A News Release from Nuclear Waste Services (NWS):
Nuclear Waste Services is holding a series of drop-in events in Copeland to continue the conversation about what a Geological Disposal Facility (GDF) could mean in the local area.
A GDF is an underground facility designed to safely, securely and permanently dispose of higher activity radioactive waste.
The events offer an opportunity for people to come and ask questions and have a discussion around geological disposal. They will be held on:
- Thursday, June 22: The Meeting Place, Main Street, Egremont, 2pm-6.30pm
- Friday, June 23: Cleator Moor Civic Hall, 2-7pm
- Thursday, June 29: The Beacon, Whitehaven, 2-7pm
The search for a suitable site is a nationwide process based on community consent and will include detailed investigations over a number of years.
Community Partnerships, which have formed in Mid Copeland, South Copeland, and Allerdale in Cumberland, and Theddlethorpe in Lincolnshire, are listening to local people to ensure they have access to information about what hosting a GDF might mean.
Simon Hughes, Siting and Communities Director for NWS, said:
“Listening to people in the local area, and in neighbouring communities, is important to us to find out what people’s views are, to answer their questions and to discuss any concerns.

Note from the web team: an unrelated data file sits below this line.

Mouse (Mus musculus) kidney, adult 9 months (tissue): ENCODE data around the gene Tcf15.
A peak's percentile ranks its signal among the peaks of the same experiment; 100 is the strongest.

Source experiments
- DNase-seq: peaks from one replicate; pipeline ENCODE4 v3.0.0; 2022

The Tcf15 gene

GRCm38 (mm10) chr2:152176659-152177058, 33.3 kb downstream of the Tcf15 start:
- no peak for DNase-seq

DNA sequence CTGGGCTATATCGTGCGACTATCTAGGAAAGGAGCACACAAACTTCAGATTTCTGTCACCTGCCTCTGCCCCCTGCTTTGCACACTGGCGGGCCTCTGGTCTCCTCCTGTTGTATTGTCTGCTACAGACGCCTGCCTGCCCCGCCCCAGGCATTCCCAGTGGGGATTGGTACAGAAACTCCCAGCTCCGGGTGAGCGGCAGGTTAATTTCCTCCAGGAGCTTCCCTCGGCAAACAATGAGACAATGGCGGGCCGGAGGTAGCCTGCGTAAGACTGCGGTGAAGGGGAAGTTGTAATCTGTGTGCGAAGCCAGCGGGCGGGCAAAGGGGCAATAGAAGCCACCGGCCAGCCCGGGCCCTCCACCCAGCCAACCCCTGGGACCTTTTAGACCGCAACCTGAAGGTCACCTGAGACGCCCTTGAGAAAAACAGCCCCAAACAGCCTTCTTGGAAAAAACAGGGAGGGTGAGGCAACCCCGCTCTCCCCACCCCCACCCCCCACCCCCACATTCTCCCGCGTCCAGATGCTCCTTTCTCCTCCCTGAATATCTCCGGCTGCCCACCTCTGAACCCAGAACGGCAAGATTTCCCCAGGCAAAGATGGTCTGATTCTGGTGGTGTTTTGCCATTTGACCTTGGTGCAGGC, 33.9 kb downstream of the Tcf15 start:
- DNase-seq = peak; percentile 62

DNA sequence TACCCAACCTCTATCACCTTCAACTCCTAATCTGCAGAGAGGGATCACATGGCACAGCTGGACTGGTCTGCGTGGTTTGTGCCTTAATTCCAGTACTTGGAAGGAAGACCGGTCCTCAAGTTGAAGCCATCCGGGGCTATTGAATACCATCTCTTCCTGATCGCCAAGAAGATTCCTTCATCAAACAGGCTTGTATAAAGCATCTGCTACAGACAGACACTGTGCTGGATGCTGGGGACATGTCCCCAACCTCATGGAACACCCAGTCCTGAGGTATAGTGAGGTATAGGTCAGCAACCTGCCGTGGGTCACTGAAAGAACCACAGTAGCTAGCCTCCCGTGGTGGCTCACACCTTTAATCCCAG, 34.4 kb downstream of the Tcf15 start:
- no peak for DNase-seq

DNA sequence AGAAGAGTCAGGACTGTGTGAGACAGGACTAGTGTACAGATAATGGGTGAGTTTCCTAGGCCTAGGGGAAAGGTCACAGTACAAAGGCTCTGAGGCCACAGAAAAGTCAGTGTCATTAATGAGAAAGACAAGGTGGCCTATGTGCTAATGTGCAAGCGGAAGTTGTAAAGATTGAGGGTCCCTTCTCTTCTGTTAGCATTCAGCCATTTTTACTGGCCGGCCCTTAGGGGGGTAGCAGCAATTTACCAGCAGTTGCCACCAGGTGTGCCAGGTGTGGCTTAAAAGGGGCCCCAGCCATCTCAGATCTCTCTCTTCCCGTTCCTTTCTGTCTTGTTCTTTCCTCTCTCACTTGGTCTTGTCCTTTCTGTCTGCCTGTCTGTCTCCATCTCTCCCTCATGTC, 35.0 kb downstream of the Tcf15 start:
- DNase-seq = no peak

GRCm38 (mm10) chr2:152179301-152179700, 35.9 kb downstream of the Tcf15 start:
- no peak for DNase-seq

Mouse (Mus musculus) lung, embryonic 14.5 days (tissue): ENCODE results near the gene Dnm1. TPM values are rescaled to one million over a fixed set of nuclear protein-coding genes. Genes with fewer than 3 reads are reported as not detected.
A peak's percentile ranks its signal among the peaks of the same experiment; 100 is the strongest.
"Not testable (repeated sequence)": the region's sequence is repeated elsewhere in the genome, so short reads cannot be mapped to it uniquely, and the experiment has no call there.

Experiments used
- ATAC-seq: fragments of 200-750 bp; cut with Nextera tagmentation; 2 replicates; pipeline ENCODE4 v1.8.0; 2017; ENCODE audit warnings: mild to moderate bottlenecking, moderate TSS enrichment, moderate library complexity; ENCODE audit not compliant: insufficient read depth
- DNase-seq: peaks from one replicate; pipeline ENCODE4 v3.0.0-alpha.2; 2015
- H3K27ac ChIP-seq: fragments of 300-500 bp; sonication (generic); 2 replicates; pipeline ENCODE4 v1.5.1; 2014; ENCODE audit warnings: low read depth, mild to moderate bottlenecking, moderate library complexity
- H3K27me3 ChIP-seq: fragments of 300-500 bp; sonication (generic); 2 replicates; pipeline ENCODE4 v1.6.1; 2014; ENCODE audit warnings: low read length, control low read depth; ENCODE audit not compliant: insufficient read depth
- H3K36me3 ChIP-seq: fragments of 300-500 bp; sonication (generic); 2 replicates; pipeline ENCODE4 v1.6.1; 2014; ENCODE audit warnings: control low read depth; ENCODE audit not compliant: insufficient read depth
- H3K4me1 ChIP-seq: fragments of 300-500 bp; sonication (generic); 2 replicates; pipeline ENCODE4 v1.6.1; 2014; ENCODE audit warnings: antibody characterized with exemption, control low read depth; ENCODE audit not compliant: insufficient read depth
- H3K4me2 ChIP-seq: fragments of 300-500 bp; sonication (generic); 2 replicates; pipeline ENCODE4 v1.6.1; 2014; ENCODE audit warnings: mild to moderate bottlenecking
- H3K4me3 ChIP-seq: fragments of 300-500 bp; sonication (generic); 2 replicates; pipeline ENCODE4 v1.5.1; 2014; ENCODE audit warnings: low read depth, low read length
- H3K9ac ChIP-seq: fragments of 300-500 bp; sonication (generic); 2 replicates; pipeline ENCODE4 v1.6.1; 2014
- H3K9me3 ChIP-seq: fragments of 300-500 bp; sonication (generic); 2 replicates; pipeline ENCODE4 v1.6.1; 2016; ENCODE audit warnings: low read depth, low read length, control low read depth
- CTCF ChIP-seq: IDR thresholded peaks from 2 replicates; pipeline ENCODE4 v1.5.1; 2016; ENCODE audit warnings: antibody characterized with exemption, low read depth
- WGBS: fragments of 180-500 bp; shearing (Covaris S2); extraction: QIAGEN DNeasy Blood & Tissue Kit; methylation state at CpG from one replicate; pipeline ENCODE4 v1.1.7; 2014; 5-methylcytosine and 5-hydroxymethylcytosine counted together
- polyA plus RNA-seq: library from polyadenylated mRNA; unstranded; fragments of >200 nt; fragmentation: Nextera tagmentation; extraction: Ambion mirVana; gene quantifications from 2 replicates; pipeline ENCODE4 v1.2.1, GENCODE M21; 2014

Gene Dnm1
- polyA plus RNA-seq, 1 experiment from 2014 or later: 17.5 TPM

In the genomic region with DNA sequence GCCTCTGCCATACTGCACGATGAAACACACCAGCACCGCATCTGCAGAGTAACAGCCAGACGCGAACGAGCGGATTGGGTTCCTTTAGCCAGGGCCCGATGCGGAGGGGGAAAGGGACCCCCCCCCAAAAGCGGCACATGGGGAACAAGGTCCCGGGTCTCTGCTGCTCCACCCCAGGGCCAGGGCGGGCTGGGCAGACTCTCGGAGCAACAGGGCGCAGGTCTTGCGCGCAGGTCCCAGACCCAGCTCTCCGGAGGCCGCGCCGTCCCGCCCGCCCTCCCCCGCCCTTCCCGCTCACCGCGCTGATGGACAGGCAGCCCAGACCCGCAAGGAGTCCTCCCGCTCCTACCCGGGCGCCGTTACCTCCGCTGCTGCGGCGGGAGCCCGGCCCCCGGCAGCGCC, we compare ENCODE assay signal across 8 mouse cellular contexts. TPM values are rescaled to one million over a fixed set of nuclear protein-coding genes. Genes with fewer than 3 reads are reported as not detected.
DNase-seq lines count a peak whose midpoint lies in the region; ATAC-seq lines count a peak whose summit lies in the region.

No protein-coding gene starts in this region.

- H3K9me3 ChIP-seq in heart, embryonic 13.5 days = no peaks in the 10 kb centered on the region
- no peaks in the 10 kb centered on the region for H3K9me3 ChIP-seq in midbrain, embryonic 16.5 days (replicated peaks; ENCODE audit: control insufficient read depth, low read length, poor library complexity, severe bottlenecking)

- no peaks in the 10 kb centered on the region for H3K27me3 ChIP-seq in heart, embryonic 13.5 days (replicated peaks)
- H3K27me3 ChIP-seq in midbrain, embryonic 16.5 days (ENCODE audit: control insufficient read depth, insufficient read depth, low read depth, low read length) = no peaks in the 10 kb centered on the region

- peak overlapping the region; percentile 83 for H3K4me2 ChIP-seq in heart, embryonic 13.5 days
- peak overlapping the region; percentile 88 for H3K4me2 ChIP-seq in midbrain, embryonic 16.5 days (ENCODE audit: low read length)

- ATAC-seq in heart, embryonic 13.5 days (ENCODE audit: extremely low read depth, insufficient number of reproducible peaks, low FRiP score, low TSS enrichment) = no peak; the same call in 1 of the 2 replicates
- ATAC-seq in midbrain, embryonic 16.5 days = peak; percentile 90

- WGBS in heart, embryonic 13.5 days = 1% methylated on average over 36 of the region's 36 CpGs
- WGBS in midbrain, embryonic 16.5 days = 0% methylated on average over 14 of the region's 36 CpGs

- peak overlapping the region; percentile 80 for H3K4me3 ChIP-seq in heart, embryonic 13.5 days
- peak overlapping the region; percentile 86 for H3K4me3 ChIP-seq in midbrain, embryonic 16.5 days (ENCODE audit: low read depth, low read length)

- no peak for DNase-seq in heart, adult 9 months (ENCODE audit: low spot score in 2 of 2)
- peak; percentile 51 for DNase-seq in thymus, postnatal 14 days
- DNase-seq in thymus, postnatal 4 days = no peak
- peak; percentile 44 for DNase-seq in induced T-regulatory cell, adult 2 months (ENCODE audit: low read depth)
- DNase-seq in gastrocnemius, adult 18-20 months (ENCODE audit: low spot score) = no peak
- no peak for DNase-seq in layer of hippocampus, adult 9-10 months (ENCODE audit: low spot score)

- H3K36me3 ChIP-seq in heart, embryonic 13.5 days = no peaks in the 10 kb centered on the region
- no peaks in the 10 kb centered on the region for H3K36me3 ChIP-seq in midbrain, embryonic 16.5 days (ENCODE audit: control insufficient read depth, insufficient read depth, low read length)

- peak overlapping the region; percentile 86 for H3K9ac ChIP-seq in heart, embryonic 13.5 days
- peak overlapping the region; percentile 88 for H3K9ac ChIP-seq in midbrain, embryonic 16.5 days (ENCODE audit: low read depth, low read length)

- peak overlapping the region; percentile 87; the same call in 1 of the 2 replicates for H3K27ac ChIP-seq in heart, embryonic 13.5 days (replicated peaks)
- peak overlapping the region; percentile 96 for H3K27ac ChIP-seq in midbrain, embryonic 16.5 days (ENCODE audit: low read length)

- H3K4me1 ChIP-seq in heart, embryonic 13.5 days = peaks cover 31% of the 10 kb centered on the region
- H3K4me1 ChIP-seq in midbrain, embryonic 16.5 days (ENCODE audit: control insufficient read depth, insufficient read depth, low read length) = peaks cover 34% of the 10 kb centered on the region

“These drop-in events are being held in different areas of Copeland to provide opportunities for people to go along and find out more about what’s involved.
“A GDF is a multi-billion-pound infrastructure project, which would bring significant economic opportunities and thousands of jobs to the area which eventually hosts it. The programme is underpinned by the consent of a community. So it’s important that everyone with an interest has the opportunity to learn about the project and make an informed decision.”
The rocks deep below the sea surface beyond the coast are being considered for siting the underground elements of a GDF in Copeland. This means a surface facility on, or near, the coast would provide access to a disposal area deep in rock beyond the coast.
If a suitable site is found in Copeland – a process which could take up to 10-15 years – a decision to develop a GDF could not be taken until the community in the electoral wards directly affected has had a say and taken a positive Test of Public Support.